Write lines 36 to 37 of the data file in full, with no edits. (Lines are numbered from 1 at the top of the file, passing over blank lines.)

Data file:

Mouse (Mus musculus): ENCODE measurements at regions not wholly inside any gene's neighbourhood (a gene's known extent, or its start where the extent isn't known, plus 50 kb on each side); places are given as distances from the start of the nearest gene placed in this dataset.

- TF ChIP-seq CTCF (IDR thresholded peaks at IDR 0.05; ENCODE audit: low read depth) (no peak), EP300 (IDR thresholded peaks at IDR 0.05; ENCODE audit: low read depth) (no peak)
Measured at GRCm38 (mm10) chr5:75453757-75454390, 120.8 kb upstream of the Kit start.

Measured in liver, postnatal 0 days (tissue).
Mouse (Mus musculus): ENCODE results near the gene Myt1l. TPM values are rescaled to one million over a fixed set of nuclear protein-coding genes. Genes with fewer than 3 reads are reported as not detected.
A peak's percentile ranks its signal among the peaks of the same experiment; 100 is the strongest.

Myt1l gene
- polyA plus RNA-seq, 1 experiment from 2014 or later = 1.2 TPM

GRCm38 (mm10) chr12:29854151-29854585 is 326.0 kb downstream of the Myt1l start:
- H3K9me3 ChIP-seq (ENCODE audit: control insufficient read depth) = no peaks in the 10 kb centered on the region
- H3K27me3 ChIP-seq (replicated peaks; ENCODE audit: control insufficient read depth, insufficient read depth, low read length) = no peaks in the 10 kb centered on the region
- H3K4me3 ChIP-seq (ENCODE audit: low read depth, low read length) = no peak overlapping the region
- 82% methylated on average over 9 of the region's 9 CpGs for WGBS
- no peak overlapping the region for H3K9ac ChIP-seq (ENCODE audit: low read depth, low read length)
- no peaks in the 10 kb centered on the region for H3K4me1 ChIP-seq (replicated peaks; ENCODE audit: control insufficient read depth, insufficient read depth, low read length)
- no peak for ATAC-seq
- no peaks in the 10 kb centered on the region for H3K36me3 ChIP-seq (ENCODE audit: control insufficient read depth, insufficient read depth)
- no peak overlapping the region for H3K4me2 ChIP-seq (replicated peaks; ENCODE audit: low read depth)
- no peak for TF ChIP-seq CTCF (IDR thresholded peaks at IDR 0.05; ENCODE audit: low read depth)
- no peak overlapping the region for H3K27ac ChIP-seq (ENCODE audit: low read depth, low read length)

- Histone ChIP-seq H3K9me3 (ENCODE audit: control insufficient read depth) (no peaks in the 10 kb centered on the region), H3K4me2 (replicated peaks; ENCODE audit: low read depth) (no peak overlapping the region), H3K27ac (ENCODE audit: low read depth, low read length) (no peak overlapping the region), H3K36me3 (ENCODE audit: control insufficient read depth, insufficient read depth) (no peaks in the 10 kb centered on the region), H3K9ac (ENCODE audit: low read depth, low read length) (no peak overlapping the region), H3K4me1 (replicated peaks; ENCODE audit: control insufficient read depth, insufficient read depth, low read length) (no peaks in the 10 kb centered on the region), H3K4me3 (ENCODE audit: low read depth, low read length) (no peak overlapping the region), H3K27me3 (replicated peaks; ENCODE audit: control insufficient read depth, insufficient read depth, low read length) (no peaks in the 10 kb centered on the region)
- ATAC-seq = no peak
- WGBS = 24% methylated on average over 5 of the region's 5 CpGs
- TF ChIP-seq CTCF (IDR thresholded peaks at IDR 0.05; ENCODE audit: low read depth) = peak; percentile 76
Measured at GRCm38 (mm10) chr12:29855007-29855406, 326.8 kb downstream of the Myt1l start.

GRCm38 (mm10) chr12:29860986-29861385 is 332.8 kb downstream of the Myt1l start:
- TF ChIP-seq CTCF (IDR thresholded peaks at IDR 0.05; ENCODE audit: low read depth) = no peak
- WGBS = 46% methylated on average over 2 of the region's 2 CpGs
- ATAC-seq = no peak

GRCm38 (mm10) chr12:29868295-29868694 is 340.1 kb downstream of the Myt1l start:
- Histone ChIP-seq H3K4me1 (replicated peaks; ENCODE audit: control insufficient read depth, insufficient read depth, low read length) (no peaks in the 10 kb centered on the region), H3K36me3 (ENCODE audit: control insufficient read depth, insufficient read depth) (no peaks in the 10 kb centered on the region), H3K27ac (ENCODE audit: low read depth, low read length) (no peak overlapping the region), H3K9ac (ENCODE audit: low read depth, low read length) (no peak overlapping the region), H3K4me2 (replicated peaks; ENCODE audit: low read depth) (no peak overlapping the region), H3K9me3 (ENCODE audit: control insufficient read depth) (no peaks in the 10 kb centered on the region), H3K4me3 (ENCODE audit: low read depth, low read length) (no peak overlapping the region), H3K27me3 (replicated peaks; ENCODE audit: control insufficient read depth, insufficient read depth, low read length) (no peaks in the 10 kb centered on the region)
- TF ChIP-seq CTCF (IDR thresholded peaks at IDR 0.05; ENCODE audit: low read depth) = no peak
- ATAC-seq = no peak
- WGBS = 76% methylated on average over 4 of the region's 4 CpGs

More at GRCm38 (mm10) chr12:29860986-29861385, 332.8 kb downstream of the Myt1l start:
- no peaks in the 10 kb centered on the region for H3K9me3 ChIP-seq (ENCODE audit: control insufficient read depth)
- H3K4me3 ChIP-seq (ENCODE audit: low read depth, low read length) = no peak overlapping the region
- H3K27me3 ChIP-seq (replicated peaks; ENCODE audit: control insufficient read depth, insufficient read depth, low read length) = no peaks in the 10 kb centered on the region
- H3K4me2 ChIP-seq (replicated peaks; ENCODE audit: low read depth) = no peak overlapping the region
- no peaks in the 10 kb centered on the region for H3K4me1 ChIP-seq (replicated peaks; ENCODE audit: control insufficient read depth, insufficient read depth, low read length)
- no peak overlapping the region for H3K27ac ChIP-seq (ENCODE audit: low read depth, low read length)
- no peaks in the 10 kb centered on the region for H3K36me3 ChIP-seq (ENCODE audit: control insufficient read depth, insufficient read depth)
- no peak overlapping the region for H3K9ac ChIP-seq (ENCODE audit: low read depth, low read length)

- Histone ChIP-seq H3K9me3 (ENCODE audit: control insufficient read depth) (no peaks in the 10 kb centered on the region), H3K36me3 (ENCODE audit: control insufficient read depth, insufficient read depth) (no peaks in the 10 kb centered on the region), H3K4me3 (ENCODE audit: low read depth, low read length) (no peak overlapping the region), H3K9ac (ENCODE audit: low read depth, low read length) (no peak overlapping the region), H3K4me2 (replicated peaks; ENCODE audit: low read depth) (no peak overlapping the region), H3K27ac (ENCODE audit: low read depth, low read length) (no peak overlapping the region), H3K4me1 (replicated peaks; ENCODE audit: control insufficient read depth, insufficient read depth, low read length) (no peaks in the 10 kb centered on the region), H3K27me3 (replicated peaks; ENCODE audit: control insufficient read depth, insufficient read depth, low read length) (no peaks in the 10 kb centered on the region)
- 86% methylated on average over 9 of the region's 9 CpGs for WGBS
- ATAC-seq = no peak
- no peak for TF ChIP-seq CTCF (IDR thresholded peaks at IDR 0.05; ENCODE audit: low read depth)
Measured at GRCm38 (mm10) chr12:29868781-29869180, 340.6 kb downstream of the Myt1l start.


- no peaks in the 10 kb centered on the region for H3K9me3 ChIP-seq (ENCODE audit: control insufficient read depth)
- H3K4me3 ChIP-seq (ENCODE audit: low read depth, low read length) = no peak overlapping the region